GETTING TO THE CORE of a 19th-century romantic ballet such as "Giselle" is as challenging for a choreographer as finding a fresh point of view for a new production of, say, Shakespeare's "Hamlet." So says Septime Webre, artistic director of the Washington Ballet, who has been doing just that for months now to prepare his company to dance the maudlin classic.
The company's first full-length rendering of the ballet, which opens at the Kennedy Center's Eisenhower Theater on Wednesday, signals a shift for the troupe, founded in 1976 as a chamber ensemble favoring contemporary and neoclassical works. But Webre doesn't see taking "Giselle" into the repertory as abandoning the company's bread-and-butter commissions of new choreography and contemporary classics. "I think of it as the Washington Ballet growing up," he says, acknowledging the maturity of both character and technique that this classic demands.
"Giselle," the apotheosis of romantic-era ballet, is awash in moonlight and yearning for love. The libretto's moody and supernatural undertones were suggested by French poet, novelist and balletomane Theophile Gautier, who read a German poem about Wilis, the vengeful spirits of jilted virgins who arise as white-skirted apparitions from their graves each evening to dance young men to their deaths. This scenario provided the basis for the aching story of "Giselle," which centers on nobleman Albrecht's search for love. The woman he falls for, Giselle, is socially below him -- a peasant girl, not a princess -- and his actions lead to her demise.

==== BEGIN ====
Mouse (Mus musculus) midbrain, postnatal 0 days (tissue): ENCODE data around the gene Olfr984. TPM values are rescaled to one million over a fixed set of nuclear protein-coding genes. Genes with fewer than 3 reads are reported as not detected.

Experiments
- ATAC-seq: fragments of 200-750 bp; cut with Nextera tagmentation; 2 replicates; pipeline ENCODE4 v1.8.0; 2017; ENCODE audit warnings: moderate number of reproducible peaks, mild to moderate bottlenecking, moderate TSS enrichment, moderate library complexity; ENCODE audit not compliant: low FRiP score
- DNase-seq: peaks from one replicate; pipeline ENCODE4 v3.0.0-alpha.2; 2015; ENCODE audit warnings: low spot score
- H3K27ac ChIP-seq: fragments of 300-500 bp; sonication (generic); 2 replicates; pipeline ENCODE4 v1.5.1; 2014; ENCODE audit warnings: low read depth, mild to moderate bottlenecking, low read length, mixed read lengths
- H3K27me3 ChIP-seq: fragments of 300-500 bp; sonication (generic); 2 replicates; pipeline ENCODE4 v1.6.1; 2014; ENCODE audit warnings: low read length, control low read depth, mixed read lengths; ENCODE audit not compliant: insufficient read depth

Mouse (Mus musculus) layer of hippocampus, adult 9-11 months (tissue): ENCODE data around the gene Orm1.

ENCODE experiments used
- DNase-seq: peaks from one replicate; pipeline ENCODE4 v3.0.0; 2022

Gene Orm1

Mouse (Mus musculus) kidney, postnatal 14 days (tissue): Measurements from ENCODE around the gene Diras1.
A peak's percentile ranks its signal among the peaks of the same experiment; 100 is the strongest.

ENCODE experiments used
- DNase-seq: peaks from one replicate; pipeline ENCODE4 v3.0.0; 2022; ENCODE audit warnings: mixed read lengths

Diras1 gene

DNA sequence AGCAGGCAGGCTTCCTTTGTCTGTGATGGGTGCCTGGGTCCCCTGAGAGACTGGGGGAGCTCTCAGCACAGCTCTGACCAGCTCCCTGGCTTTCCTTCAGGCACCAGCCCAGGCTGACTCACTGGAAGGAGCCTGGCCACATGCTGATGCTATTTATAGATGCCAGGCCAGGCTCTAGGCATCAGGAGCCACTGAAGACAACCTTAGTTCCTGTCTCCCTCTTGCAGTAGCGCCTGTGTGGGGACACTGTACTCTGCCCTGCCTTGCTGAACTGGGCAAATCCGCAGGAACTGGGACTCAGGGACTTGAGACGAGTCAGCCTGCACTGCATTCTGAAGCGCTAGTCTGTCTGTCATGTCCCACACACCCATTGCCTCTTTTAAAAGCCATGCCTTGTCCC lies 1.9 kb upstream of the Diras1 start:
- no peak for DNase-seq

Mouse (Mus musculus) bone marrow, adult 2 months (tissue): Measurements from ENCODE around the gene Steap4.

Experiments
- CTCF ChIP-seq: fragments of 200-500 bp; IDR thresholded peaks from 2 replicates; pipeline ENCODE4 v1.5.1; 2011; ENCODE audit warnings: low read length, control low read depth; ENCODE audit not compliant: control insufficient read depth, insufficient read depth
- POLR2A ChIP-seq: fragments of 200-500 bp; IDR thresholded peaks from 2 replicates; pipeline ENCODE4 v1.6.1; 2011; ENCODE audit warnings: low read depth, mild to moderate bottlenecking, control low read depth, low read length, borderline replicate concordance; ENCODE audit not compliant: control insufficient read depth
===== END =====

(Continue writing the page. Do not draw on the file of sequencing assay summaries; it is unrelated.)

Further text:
Fortunately, "Giselle" is among the few romantic-era ballets that have remained in active repertory with one company or another since its premiere. "The choreography has largely been passed along to us, so the steps have never been lost, like so many other 19th-century works," Webre explains. "It's cumulative knowledge, and most productions of 'Giselle' have the same steps in common." But steps remain only part of the equation in setting a ballet masterwork such as "Giselle."
"The stager is like a musical conductor who is working with a well-known score," Webre notes. "It's a bit like reenvisioning a great score of Beethoven's or Wagner's and having it ring true but remain distinct from other conductors' versions of the same score." But the bigger challenge in ballet arises because a standard notation of steps doesn't exist. All steps and stage directions have been passed on from dancer to dancer, generation to generation.
So when a question of point of view arises, Webre and ballet master Charla Genn have many choices to make. For example, when "Giselle" dies at the end of Act 1, at least two approaches come to mind.
"One traditional version has Giselle dying in Albrecht's arms," Webre says. "The villagers and Giselle's mother are behind them, at a bit of a distance because they're intimidated by Albrecht. This version emphasizes the love between the two, and it emphasizes Albrecht's heartbreak. It gives a huge amount of importance to the relationship between the two of them. Act 2 becomes solely about Albrecht's remorse and Giselle's forgiveness." Another option has Giselle die in her mother's arms as the villagers console her and look on. Albrecht is whisked off stage by his manservant.
Just two weeks before opening, ask Webre which he'll choose and he's undecided. "As a romantic, I find the former interpretation appealing: We really focus on this couple, and the audience can extrapolate the specifics of this couple's experience to their own lives or to universal themes." On the other hand, he muses, "Having Albrecht leave the village and return to his castle sends an interesting sociopolitical message. Albrecht has been this disguised lord, from an elite class. He falls in love with Giselle, but it was begun as a flight of fancy and whimsy. He can return to his fiancee, to a normal life, but he leaves behind a village wrecked by his actions."
There's a message, Webre finds, in both.
GISELLE -- Washington Ballet, Wednesday to Oct. 23 at 8 p.m., and Oct. 23-24 at 2:30 p.m. Kennedy Center Eisenhower Theatre. 202-467-4600.